Friday, January 4, 2008

What Got You Here Won't Get You There

My wonderful wife shared some notes from the book she is currently reading. It was an encouragement to me and I trust it will be to you.

What Got You Here Won’t Get You There
Marshall Goldsmith
Copyright 2007

Twenty of the most common faults that hold you back from the top (pgs 40 – 41):

1. Winning too much: The need to win at all costs in all situations—when it matters, when it doesn’t, and when it’s totally beside the point.

Examples of this behavior: argumentative, put others down, ignore others, play favorites.

2. Adding too much value: The overwhelming desire to add our two cents to every discussion.

Examples of this behavior: Improving the content of another’s idea by adding my two cents worth.

3. Passing judgment: The need to rate others and impose our standards on them.

Examples of this behavior: Grading people’s answers in a defensive way.

4. Making destructive comments: The needless sarcasms and cutting remarks that we think make us sound sharp and witty.

Examples of this behavior: Any untrue comment that will hurt the customer or our company.

5. Starting with “No,” “But,” or “However”: The overuse of these negative qualifiers which secretly say to everyone, “I’m right. You’re wrong.”

Examples of this behavior: Commonly used words (verbal/written) in order to gain power.

6. Telling the world how smart we are: The need to show people we’re smarter than they think we are.

Examples of this behavior: Nodding my head when others are talking suggests that I’ve heard this before.

7. Speaking when angry: Using emotional volatility as a management tool.

Examples of this behavior: Reserving a special place in my mind for those colleagues we brand as “easily combustible.”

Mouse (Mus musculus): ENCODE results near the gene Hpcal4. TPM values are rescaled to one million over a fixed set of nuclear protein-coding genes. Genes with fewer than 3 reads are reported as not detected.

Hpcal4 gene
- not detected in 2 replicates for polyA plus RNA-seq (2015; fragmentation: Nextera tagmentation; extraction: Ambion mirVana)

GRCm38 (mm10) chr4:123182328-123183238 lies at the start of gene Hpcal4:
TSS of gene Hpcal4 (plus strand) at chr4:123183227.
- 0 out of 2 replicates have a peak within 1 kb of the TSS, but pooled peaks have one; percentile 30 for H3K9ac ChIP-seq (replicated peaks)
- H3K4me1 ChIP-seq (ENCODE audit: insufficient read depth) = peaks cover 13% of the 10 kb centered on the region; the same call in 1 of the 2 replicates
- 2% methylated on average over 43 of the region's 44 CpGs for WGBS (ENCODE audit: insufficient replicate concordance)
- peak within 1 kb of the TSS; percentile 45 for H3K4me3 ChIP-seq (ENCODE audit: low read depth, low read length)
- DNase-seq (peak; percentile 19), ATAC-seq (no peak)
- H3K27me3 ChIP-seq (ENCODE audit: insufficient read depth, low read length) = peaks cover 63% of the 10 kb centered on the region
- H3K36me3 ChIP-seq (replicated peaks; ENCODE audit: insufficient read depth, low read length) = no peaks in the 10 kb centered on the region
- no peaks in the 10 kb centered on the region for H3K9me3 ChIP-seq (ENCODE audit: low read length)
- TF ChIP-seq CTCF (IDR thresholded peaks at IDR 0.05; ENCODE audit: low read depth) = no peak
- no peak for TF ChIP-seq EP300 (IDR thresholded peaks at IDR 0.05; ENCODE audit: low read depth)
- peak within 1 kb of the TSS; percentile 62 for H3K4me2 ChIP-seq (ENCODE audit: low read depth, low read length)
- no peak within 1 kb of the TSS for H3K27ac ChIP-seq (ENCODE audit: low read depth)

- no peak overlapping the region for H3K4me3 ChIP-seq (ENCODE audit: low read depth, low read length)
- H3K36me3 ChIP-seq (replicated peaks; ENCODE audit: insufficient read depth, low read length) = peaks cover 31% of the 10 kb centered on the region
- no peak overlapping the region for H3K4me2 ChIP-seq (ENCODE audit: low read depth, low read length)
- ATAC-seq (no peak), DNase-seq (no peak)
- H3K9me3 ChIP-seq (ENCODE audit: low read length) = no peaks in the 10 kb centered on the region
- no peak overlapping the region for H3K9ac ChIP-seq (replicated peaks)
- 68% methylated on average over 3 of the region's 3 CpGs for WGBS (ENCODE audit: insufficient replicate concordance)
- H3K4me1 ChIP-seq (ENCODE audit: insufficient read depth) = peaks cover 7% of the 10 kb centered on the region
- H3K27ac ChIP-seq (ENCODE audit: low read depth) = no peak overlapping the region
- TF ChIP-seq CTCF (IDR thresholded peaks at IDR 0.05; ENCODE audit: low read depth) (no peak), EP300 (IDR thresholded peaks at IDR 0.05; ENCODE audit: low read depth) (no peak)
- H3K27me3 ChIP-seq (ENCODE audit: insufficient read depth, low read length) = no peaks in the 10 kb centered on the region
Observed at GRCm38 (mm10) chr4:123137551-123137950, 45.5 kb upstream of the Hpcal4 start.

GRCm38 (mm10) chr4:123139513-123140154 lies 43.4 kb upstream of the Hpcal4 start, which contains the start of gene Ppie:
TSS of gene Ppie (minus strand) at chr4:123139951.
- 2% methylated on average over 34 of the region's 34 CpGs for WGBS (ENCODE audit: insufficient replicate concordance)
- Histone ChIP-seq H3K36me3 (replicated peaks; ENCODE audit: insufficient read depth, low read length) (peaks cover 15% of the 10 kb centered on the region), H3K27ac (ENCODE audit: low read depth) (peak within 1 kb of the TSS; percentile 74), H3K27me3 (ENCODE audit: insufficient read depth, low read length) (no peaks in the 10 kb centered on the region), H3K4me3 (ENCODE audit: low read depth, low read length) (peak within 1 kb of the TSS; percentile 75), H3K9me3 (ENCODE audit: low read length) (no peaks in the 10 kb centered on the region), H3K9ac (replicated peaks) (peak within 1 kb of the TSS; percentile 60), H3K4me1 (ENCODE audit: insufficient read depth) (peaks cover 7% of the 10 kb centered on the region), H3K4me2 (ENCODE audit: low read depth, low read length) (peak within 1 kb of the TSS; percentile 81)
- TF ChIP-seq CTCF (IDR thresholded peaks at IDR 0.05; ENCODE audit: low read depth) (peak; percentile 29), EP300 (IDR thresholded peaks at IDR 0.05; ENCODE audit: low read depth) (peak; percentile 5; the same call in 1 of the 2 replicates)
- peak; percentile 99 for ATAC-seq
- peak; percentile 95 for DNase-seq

8. Negativity or “Let me explain why that won’t work”: The need to share our negative thoughts even when we weren’t asked.

Examples of this behavior: Inserting myself into a situation as chief arbiter or senior critic.

9. Withholding information: The refusal to share information in order to maintain an advantage over others.

Examples of this behavior: Answering questions with a question. Leaving people out of the “information flow.” (Un-forwarded emails or meeting invites).

10. Failing to give proper recognition: The inability to praise and reward.

Examples of this behavior: Depriving people of deserved recognition for success/accomplishments.

11. Claiming credit that we don’t deserve: The most annoying way to overestimate our contribution to any success.

Examples of this behavior: Hogging recognition for ourselves.

12. Making excuses: The need to reposition our annoying behavior as a permanent fixture so people excuse us for it.

Examples of this behavior: Saying I’m sorry by using a lame excuse.

13. Clinging to the past: The need to deflect blame away from ourselves and onto events and people from our past; a subset of blaming everyone else.

Examples of this behavior: Using the past as a weapon against others. To highlight something positive about ourselves at the expense of someone else.

14. Playing favorites: Failing to see that we are treating someone unfairly.

Examples of this behavior: “A dog never talks back!”

15. Refusing to express regret: The inability to take responsibility for our actions, admit we’re wrong, or recognizes how our actions affect others.

Examples of this behavior: Apologizing forces us to cede power or control.

16. Not listening: The most passive-aggressive form of disrespect for colleagues.

Examples of this behavior: Displaying extreme impatience, multitasking.

17. Failing to express gratitude: The most basic form of bad manners.

Examples of this behavior: Failing to say “thank you!”

18. Punishing the messenger: The misguided need to attack the innocent who are usually only trying to help us.

Examples of this behavior: A combination of #’s 4, 10, 11, 12, 16, 17

19. Passing the buck: The need to blame everyone but ourselves.

Examples of this behavior: “Saddling others with the shame of our failure.”

20. An excessive need to be “me”: Exalting our faults as virtues simply because they’re who we are.

Examples of this behavior: Always expressing our opinion, no matter how hurtful or noncontributory it may be.

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